Sales Tax Revenues Plunge Across Texas

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    Sales tax collections plummeted across Texas in October, dimming hopes for a quick turnaround and raising fears that the downturn is far from over.

    Sales tax collections plummeted across Texas in October, dimming hopes for a quick turnaround and raising fears that the downturn is far from over.

    For months, most communities have seen declining sales tax revenue. But in many cities, the drop became a nose dive in October, according to new figures from the state comptroller's office.

    Collections in Plano were down nearly 20 percent in October from a year ago.

    "The economy has not come back like the TV reports said it would," Karen Rhodes-Whitley, Plano's budget director, joked grimly.

    October revenue was off 18 percent in Irving, 17 percent in Fort Worth and 11 percent in Garland. Dallas fared somewhat better, reporting a 5.3 percent decrease.

    The numbers, released this week, suggest that an economic recovery may yet be some distance away. The figures also raise the prospect that some cities may have to cut their budgets and staffs again, having done so just months ago.

    Sales and property taxes constitute the primary fuel for local budgets.

    "It's a real mixed picture," said Bernard Weinstein, an economist at Southern Methodist University. "Folks are increasing their savings and spending less."

    He and others said sales tax figures in the coming months would give a better indication of the economy's direction.

    The October news was worse in some communities beyond North Texas, particularly in places that rely heavily on retail or the energy industry.

    Revenue declined nearly a third in Midland, 22 percent in Round Rock and 17 percent in Houston. Beaumont was among Texas' hardest-hit cities, with collections dropping 36 percent. Statewide, revenues were down nearly 15 percent.

    Some economists had hoped that the October numbers might offer signs of a recovery. The thinking was that tax revenues this year would undoubtedly surpass those collected late last year. After all, it was in October 2008 when stocks declined, credit markets froze and the downturn gained steam. But the reality has proven to be different.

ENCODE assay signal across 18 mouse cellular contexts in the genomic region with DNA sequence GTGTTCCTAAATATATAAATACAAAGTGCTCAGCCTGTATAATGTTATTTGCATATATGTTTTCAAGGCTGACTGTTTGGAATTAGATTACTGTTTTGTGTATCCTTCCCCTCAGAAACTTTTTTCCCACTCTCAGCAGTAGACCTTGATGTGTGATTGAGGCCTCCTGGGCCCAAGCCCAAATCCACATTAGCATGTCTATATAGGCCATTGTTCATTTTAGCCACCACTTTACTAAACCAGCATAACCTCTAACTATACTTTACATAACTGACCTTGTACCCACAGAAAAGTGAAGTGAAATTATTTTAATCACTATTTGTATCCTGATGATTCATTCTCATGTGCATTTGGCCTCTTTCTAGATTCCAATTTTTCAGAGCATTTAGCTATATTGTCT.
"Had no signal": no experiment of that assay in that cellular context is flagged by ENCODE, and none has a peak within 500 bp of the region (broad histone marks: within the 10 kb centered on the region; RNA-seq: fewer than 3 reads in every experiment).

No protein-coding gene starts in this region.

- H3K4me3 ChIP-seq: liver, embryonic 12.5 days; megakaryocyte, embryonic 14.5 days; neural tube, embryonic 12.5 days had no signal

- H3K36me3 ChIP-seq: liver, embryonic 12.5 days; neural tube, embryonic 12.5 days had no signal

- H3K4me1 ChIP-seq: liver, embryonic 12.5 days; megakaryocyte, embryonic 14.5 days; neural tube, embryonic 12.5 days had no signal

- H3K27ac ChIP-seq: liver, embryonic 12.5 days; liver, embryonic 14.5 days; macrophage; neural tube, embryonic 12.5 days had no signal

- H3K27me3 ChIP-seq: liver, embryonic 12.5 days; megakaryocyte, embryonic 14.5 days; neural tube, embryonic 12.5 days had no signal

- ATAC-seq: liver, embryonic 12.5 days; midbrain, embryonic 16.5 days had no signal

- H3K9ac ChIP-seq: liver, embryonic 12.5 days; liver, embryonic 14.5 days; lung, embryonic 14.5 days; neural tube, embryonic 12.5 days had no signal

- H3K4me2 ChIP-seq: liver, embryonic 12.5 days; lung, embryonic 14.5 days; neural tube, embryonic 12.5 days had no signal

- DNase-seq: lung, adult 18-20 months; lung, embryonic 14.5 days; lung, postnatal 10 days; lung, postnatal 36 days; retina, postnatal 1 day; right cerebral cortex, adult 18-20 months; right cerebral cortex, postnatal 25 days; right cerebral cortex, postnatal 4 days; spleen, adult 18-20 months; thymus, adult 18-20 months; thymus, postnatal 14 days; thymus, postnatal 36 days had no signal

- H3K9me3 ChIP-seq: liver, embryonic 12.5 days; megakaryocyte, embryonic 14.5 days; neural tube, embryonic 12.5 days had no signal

Terry L. Clower, an economist at the University of North Texas, says the recession's impact is cumulative and slow to show up in numbers.
     
    "We all know people who have been out of work for substantial periods of time," he said. "But people don't change their spending habits overnight. This has been building for some time."

    Even such growing communities as Allen, Frisco and McKinney, which have weathered the economic storm relatively well, posted double-digit declines in October.

    Officials in Allen were surprised when they learned that revenue fell 12 percent. Two shopping centers, Watters Creek and the Village at Allen, have opened in the last year.

    "We knew that 2010 was going to be a difficult year," Allen City Manager Peter Vargas said. "People are being more selective in the amount of shopping they are doing. We're just going to have to adjust."

    Carrollton's sales tax collections fell 25 percent, although the drop may have been the result of a discrepancy, officials say. Carrollton's tax revenue in October 2008 was abnormally high.

    Plano's leaders expressed concern at the October slide. The city was once the undisputed retail giant among Dallas' northern suburbs. But neighboring cities have been chipping away at Plano's share of shoppers. Leaders fear the trend might be accelerating.

    "This has got to be the largest downturn in recent memory. This is concerning," said Brad Shanklin, president of Plano's Chamber of Commerce.

    Octavio Ortiz, general manager of The Shops at Willow Bend in Plano, said he thought that slow business activity, not sluggish retail, is to blame. About half of the city's sales tax revenue is from commercial sales.

    "We're very optimistic as to what we're seeing here," Ortiz said of crowds at the mall.

    One bright spot in the reports of declining numbers came from Richardson, which recorded a nearly 26 percent increase in its October collections because of a one-time adjustment.

    Without the windfall, the city's revenue would have fallen 5 percent. But leaders are not complaining.

    "It's a long year in front of us," Deputy City Manager Dan Johnson said. "For analysis purposes, we'll factor it out, but we're certainly welcoming that adjustment."